Thu 4 Jul

”Brassed Off” blasts off with tubthumping triumph at Theatre by The Lake

Barry Ellams from the News & Star reviews Brassed Off - AMID polling day election fever, along comes a rousing politically charged theatre production to get you hot under the collar.

Brassed Off at Theatre by the Lake is a thought-provoking powerhouse that spotlights the crushing impact of a coalmine closure upon families barely staying afloat in deep and debilitating poverty.

It’s a finely poised full blooded rendition of the 1996 classic film set in the fictional Grimley Colliery in Yorkshire.

The original film starring Ewan McGregor and Pete Postlethwaite was a runaway success with an excerpt used in Chumbawumba’s chart topping hit Tubthumper.

This production directed by Liz Stevenson remains generous with its laugh-out-loud comedy moments pitted against gloomy scenes of social injustice and swirling placards of  “Coal not Dole”.

The uplifting music, the raucous humour, the racy love affair between Gloria and Andy, a distracting foil to the grinding despair over the doomed colliery. A highly spirited cast maximise every inch of minimalist floorspace – an almost cavernous set as black as coal is cleverly illuminated. The turmoil and passion underscored by soaring joyous notes including Nessun dorma from the magnificent Penrith Town Band.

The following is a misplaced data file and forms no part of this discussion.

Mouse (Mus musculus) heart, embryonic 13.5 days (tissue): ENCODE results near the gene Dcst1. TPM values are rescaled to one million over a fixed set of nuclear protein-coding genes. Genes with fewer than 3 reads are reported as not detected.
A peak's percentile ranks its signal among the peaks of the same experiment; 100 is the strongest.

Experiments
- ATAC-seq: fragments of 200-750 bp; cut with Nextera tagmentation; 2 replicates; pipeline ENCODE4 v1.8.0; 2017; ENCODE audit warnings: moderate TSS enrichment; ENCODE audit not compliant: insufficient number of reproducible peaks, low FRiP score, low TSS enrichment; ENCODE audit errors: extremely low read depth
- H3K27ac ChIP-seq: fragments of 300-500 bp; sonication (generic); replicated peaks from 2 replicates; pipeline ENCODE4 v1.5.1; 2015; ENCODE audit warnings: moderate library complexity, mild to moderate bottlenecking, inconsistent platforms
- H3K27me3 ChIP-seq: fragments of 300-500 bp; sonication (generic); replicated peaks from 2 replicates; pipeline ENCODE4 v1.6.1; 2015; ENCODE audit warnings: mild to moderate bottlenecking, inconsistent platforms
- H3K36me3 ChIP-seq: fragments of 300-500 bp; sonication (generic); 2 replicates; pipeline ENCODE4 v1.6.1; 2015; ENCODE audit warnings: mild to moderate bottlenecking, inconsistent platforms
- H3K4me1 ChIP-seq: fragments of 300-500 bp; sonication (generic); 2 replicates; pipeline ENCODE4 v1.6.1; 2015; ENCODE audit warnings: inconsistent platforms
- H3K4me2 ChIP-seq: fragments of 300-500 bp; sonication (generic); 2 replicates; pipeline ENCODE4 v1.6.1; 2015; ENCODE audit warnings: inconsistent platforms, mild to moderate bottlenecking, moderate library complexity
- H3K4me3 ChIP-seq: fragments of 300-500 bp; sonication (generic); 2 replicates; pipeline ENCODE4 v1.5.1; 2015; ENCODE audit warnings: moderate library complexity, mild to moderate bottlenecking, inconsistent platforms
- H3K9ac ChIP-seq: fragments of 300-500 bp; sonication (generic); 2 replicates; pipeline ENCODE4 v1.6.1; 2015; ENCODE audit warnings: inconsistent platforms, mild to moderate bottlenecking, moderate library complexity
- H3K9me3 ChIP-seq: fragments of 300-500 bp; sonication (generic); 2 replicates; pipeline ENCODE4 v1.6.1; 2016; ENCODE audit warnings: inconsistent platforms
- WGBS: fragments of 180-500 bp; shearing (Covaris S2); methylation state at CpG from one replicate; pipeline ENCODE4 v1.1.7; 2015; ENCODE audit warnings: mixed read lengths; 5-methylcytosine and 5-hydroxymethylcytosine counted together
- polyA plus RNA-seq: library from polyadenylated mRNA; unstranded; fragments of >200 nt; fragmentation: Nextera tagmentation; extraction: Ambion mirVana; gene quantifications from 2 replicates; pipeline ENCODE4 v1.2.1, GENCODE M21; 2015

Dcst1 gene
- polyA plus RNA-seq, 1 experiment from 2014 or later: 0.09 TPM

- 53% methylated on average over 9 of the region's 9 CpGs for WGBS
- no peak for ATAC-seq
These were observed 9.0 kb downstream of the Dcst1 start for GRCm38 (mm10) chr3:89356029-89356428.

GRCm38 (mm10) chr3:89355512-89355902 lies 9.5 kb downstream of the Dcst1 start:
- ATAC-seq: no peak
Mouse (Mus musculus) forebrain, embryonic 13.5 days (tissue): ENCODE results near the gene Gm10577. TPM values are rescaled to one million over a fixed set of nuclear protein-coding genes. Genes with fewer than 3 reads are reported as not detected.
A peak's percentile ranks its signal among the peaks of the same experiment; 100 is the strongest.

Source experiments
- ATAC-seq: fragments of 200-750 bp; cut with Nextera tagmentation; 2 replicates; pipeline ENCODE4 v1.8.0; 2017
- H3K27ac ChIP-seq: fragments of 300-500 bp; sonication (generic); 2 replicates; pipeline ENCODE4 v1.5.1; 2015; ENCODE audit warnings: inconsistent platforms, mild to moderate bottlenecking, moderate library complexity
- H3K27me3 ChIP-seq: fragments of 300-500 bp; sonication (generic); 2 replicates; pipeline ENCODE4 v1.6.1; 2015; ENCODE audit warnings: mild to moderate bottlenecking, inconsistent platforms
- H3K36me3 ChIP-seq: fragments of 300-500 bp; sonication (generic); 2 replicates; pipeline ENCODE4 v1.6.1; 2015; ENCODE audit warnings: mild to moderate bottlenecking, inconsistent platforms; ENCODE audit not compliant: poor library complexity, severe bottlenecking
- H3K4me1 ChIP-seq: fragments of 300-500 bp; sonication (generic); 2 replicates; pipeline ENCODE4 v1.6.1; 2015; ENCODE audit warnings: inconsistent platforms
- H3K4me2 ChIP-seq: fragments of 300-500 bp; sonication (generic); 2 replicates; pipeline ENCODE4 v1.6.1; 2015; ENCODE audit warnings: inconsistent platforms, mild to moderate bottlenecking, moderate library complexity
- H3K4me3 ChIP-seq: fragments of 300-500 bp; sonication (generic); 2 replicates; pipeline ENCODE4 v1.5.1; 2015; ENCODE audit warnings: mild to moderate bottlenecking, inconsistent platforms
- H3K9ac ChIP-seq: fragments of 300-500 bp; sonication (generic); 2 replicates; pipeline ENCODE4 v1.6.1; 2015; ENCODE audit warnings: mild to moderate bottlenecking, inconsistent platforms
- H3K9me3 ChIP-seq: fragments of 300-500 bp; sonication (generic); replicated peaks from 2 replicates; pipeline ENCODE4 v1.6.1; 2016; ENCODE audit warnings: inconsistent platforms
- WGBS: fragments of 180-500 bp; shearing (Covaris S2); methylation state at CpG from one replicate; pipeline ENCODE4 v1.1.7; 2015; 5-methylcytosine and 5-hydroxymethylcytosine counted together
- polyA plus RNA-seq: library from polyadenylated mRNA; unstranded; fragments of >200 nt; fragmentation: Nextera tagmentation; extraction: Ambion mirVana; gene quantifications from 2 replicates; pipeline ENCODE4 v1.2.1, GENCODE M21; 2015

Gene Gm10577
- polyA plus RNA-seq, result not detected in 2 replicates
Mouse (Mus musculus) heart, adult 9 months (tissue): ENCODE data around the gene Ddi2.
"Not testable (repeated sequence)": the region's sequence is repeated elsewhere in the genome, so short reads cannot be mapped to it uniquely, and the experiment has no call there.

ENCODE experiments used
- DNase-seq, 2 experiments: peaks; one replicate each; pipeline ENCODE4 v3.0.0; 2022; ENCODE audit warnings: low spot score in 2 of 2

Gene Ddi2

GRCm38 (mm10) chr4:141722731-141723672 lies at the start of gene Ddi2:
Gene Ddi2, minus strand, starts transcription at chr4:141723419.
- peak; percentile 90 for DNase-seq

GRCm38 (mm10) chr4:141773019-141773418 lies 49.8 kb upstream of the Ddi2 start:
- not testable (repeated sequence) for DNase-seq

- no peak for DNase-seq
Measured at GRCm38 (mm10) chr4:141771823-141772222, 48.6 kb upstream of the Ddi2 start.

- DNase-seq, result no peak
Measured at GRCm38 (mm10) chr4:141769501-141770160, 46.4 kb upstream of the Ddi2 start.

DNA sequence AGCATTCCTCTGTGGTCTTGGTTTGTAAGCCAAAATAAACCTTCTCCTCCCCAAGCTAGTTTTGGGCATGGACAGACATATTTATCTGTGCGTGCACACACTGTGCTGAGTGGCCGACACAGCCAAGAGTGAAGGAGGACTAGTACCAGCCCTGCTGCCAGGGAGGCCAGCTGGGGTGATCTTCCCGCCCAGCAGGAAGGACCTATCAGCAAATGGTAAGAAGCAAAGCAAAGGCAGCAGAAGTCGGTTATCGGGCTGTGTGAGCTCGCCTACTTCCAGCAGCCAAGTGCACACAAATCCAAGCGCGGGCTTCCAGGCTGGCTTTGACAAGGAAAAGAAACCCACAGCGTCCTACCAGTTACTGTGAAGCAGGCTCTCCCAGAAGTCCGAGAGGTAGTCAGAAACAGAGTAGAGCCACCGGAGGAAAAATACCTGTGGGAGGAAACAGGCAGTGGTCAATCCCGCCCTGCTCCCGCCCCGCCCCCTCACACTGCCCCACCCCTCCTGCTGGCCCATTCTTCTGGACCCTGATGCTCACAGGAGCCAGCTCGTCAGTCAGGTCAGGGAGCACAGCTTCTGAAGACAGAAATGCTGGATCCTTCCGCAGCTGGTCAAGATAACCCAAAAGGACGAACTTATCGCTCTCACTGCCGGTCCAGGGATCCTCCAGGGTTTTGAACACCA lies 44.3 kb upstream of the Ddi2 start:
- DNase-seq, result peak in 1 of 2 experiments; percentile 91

North Cumbrian talent helps keep this pulsating play alive and kicking.

Carlisle actor Daneka Etchells delivers a stunning performance as Phil’s exhausted wife Sandra who struggles to feed her family amid palpable hunger and visceral despair. You actually wince when her conflicted husband pays £300 for a trombone in a bid to please his ailing conductor father Danny played brilliantly by Russell Richardson.

Despair over Margaret Thatcher’s snuffing out of the coal industry faces granite resistance as Danny galvanises the band to play on to victory at the Royal Albert Hall competition.

“Three disasters. Two world wars, one bloody big depression. And every time, the band play on.” he screams.

28 years on Brassed off is a bracing blast from the past with grating allusions to the bitter battle between staunch union members and ‘callous but resolute’ government. The struggle of the morale sapped miners and their devastated town, a timely reminder of the cost of living crisis upon low income families. “We are just here to make up the numbers” groans Vera in one searing scene. Yet its the gallows humour and Brass Band melodies that euphorically lifts you out of the pit.

Its jubilance is in its humanity.  A testament to how people beaten down by adversity somehow find a way through. How brass music is not just the lifeblood of a ridiculed community but poignantly reclaimed anthem of opposition. A ‘Land of Hope and Glory’ for working people not the elite few.

This opening night (Tuesday July 2) started the firing gun on a month-long showcase (July 27) by delivering a knockout performance met by a standing ovation.

The dust off this coalpit drama masterfully executed by this talented cast will linger long in the mind.